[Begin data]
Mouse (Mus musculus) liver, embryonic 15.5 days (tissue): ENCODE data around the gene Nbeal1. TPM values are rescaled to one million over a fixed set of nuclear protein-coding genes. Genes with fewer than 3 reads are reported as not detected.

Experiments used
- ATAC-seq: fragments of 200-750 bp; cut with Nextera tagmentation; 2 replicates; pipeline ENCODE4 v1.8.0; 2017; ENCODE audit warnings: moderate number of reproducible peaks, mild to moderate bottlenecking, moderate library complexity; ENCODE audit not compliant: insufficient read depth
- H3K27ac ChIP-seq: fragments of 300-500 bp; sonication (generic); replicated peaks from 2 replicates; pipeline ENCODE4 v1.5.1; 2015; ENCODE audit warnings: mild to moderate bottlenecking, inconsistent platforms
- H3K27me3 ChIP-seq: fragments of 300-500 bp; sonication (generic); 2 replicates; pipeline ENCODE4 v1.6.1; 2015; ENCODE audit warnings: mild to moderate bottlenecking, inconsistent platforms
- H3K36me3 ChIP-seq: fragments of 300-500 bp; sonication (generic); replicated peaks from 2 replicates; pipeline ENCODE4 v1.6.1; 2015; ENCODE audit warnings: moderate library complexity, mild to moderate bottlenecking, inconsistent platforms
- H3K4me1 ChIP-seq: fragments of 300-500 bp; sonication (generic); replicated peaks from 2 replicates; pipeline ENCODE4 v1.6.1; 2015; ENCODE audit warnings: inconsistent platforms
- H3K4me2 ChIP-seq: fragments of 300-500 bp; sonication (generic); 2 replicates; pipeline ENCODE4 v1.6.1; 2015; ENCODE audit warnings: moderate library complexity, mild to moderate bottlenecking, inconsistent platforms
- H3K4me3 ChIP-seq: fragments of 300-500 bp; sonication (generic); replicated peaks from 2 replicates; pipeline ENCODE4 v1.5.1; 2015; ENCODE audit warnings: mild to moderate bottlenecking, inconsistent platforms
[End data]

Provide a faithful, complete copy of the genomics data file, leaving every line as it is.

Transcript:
Mouse (Mus musculus) liver, embryonic 15.5 days (tissue): ENCODE data around the gene Nbeal1. TPM values are rescaled to one million over a fixed set of nuclear protein-coding genes. Genes with fewer than 3 reads are reported as not detected.

Experiments used
- ATAC-seq: fragments of 200-750 bp; cut with Nextera tagmentation; 2 replicates; pipeline ENCODE4 v1.8.0; 2017; ENCODE audit warnings: moderate number of reproducible peaks, mild to moderate bottlenecking, moderate library complexity; ENCODE audit not compliant: insufficient read depth
- H3K27ac ChIP-seq: fragments of 300-500 bp; sonication (generic); replicated peaks from 2 replicates; pipeline ENCODE4 v1.5.1; 2015; ENCODE audit warnings: mild to moderate bottlenecking, inconsistent platforms
- H3K27me3 ChIP-seq: fragments of 300-500 bp; sonication (generic); 2 replicates; pipeline ENCODE4 v1.6.1; 2015; ENCODE audit warnings: mild to moderate bottlenecking, inconsistent platforms
- H3K36me3 ChIP-seq: fragments of 300-500 bp; sonication (generic); replicated peaks from 2 replicates; pipeline ENCODE4 v1.6.1; 2015; ENCODE audit warnings: moderate library complexity, mild to moderate bottlenecking, inconsistent platforms
- H3K4me1 ChIP-seq: fragments of 300-500 bp; sonication (generic); replicated peaks from 2 replicates; pipeline ENCODE4 v1.6.1; 2015; ENCODE audit warnings: inconsistent platforms
- H3K4me2 ChIP-seq: fragments of 300-500 bp; sonication (generic); 2 replicates; pipeline ENCODE4 v1.6.1; 2015; ENCODE audit warnings: moderate library complexity, mild to moderate bottlenecking, inconsistent platforms
- H3K4me3 ChIP-seq: fragments of 300-500 bp; sonication (generic); replicated peaks from 2 replicates; pipeline ENCODE4 v1.5.1; 2015; ENCODE audit warnings: mild to moderate bottlenecking, inconsistent platforms